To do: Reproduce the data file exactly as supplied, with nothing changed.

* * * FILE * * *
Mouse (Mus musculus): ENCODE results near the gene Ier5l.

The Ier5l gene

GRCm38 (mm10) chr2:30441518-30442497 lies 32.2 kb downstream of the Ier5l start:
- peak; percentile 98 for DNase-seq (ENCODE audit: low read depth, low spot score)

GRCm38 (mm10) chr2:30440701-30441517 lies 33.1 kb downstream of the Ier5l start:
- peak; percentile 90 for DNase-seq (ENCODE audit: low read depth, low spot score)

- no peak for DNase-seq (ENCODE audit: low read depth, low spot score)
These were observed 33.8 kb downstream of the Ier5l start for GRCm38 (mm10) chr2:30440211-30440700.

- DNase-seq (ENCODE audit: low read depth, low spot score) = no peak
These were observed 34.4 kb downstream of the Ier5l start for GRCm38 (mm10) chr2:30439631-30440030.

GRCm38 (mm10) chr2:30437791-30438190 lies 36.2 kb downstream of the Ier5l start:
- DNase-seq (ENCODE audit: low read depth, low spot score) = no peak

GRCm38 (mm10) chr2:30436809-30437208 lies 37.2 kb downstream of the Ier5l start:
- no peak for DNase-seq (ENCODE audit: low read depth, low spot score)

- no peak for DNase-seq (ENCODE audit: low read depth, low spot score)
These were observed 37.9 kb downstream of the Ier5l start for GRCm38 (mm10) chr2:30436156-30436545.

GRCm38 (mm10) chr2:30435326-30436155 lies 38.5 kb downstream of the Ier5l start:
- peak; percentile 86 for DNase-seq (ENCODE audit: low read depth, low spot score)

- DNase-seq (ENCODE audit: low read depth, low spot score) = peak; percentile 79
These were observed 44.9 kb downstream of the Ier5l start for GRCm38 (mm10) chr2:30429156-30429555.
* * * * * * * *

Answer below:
Mouse (Mus musculus): ENCODE results near the gene Ier5l.

The Ier5l gene

GRCm38 (mm10) chr2:30441518-30442497 lies 32.2 kb downstream of the Ier5l start:
- peak; percentile 98 for DNase-seq (ENCODE audit: low read depth, low spot score)

GRCm38 (mm10) chr2:30440701-30441517 lies 33.1 kb downstream of the Ier5l start:
- peak; percentile 90 for DNase-seq (ENCODE audit: low read depth, low spot score)

- no peak for DNase-seq (ENCODE audit: low read depth, low spot score)
These were observed 33.8 kb downstream of the Ier5l start for GRCm38 (mm10) chr2:30440211-30440700.

- DNase-seq (ENCODE audit: low read depth, low spot score) = no peak
These were observed 34.4 kb downstream of the Ier5l start for GRCm38 (mm10) chr2:30439631-30440030.

GRCm38 (mm10) chr2:30437791-30438190 lies 36.2 kb downstream of the Ier5l start:
- DNase-seq (ENCODE audit: low read depth, low spot score) = no peak

GRCm38 (mm10) chr2:30436809-30437208 lies 37.2 kb downstream of the Ier5l start:
- no peak for DNase-seq (ENCODE audit: low read depth, low spot score)

- no peak for DNase-seq (ENCODE audit: low read depth, low spot score)
These were observed 37.9 kb downstream of the Ier5l start for GRCm38 (mm10) chr2:30436156-30436545.

GRCm38 (mm10) chr2:30435326-30436155 lies 38.5 kb downstream of the Ier5l start:
- peak; percentile 86 for DNase-seq (ENCODE audit: low read depth, low spot score)

- DNase-seq (ENCODE audit: low read depth, low spot score) = peak; percentile 79
These were observed 44.9 kb downstream of the Ier5l start for GRCm38 (mm10) chr2:30429156-30429555.